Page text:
Response to Intervention (RTI)
RTI is a school process that determines if a student is responding to classroom instruction and progressing as expected. In an RTI process, a student who struggles receives additional instruction provided by matching instruction to the student’s individual needs. RTI is a multi-tiered instructional model. Each level of instruction, also known as a “tier”, provides instruction with increased intensity. Tier 1 includes instructional support provided by the classroom teacher. If the additional support does not improve the academic performance, then the student is referred to the Student Support Team (SST). The SST will review the information and may suggest additional assessments to target individual student needs. The student will be provided an intervention designed specifically for students with similar needs. The interventionist monitors the student on a regular basis to determine the effectiveness of the interventions. If Tier 2 interventions are not effective the student may be referred to a Tier 3 intervention. Tier 3 interventions may include resources within the community, more frequent interventions, and/or additional assessments.
A special education referral may be completed after the RTI process has shown no academic or behavioral growth. Each tier of the RTI process includes the parent of the student and asks that they be an active participant. It is truly a whole school, community and family effort. An excellent website for parents who would like more information on RTI is: http://www.rtinetwork.org.
Special Education in New York State
Determining special education programs/related services
Eligibility for special education and all special education programs/related services are determined by the Committee on Special Education (CSE) or the Committee on Preschool Special Education (CPSE). These committees, in conjunction with parents and teachers, help develop Individual Education Programs (IEPs) for each school-age or preschool-age pupil with a disability on an annual basis. These IEPs include information about the unique learning needs of each student, such as the present levels of performance in the academic, social and physical development and the student’s management needs. The IEP document includes annual goals in the student’s areas of needs.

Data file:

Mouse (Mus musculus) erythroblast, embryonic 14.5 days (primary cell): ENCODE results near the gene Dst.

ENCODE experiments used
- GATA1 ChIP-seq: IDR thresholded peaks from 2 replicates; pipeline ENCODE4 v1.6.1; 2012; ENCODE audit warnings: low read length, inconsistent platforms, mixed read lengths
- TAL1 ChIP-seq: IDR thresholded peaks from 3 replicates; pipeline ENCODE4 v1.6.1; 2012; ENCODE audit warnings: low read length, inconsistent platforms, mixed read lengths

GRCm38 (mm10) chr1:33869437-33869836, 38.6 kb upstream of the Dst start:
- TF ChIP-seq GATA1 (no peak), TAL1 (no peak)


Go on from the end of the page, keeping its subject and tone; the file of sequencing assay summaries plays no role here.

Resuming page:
What is special education?
Special education for our exceptional children means specially designed individualized or group instruction or special services/programs to meet the unique needs of students with disabilities. Special education services and programs are provided at no cost to the parents. In New York State, special education is provided for preschool students (ages 3 to 5) and school-age children (ages 5 to 21).
Who receives special education services?
Special education services are available to any students with a mental, physical, or emotional impairment which adversely affects his or her educational performance. For school-age children, the thirteen handicapping conditions are: autism, deafness, deaf-blindness, emotional disturbance, hearing impairment, learning disability, mental retardation, multiple disabilities, orthopedic impairment, other health impairments, speech/language impairment, traumatic brain injury, or visual impairment (including blindness).
How are special education services provided?
Special education services and programs may be provided individually to a student or in a group with other students who have similar educational needs. Every school district is required to form a Committee on Preschool Special Education (CPSE) for children ages 3-5; and a Committee on Special Education (CSE) for children ages 5-21.
When a parent or teacher believes a child might qualify as an educationally disabled student, the district’s committee plays an important role. It reviews referrals from parents and teachers, arranges for student evaluations, reviews the results and makes a determination regarding eligibility and necessary program/services.
In consultation with the student’s parents, the committee makes recommendations about what a student needs in the way of special education services and programs, which are described in detail in a written plan for each child, known as the IEP.
The IEP determines the specifics of a child’s special education program, such as specific classroom set-up, curricula, support services, and educational goals. A child’s IEP is reviewed annually to ensure that it is still meeting the child’s needs. Students are re-evaluated at least once every three years to determine if continued eligibility is necessary
Special Education Office Staff
Mrs. Morgan Trush Mr. Patrick Ruddy
Special Education Secretary CSE Chair
31 Emory Avenue Email: email@example.com
Cazenovia, NY 13035 Phone: 315-655-5313